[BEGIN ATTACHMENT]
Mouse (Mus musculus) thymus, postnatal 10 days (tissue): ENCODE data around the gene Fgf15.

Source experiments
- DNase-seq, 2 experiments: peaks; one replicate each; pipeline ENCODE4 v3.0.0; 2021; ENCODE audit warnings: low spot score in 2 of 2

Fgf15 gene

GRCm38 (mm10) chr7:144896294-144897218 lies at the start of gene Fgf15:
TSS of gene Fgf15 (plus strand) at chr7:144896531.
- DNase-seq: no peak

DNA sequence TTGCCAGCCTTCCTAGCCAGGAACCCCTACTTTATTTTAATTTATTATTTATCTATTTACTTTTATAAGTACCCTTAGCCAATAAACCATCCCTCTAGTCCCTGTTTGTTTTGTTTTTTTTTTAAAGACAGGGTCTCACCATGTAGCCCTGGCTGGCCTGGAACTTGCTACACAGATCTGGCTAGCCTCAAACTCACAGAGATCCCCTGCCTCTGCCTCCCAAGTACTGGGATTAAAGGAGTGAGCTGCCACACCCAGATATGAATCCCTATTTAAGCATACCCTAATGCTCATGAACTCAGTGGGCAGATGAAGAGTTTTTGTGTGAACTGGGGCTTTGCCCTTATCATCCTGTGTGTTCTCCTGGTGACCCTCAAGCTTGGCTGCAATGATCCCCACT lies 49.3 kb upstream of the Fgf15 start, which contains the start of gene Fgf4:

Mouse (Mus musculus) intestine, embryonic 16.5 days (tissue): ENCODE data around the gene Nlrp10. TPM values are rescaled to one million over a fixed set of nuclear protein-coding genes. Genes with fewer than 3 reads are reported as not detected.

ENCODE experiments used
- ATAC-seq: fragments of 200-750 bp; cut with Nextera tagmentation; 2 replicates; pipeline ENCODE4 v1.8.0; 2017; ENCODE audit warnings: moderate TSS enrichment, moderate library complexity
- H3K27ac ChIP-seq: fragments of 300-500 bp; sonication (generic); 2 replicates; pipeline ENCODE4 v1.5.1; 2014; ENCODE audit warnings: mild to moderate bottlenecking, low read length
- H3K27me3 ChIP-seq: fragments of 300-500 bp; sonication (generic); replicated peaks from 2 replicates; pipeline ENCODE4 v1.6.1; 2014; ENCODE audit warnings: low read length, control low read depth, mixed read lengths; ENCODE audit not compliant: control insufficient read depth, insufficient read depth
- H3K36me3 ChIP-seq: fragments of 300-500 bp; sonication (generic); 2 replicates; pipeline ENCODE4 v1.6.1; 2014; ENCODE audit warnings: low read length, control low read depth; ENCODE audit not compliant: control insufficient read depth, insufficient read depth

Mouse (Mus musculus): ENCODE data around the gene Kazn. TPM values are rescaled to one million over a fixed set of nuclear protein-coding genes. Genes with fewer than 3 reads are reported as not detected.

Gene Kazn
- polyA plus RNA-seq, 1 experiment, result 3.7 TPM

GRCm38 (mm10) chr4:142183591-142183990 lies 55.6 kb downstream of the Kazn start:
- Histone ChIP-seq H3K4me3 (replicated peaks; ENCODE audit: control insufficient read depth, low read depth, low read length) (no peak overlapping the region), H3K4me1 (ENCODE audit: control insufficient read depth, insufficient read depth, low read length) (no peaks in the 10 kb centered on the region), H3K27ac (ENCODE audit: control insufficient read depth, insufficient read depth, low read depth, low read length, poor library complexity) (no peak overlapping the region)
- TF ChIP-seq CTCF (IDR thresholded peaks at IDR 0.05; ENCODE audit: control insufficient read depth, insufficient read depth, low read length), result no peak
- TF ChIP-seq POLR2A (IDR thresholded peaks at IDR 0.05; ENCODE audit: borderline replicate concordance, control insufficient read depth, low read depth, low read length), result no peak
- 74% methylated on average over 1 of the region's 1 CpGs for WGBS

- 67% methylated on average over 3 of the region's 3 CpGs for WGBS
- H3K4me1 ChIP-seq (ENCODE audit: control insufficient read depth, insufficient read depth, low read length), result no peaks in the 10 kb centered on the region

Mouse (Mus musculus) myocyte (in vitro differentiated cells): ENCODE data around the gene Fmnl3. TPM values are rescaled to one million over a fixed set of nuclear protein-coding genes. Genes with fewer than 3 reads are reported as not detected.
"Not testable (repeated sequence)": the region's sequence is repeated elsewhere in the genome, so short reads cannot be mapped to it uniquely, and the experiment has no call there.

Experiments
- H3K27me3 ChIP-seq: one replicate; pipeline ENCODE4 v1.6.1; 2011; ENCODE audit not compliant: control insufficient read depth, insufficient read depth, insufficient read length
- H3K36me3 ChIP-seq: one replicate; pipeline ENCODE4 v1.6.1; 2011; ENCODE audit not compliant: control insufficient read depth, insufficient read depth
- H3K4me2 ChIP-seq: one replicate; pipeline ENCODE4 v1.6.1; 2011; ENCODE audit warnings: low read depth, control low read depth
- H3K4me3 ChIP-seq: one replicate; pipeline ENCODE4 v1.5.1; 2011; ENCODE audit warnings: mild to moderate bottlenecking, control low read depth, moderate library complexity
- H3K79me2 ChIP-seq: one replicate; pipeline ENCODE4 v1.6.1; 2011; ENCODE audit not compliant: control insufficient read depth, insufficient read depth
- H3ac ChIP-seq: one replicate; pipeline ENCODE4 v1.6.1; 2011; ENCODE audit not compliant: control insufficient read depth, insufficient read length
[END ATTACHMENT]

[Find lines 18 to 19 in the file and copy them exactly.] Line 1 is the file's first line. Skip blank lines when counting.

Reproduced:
GRCm38 (mm10) chr4:142183591-142183990 lies 55.6 kb downstream of the Kazn start:
- Histone ChIP-seq H3K4me3 (replicated peaks; ENCODE audit: control insufficient read depth, low read depth, low read length) (no peak overlapping the region), H3K4me1 (ENCODE audit: control insufficient read depth, insufficient read depth, low read length) (no peaks in the 10 kb centered on the region), H3K27ac (ENCODE audit: control insufficient read depth, insufficient read depth, low read depth, low read length, poor library complexity) (no peak overlapping the region)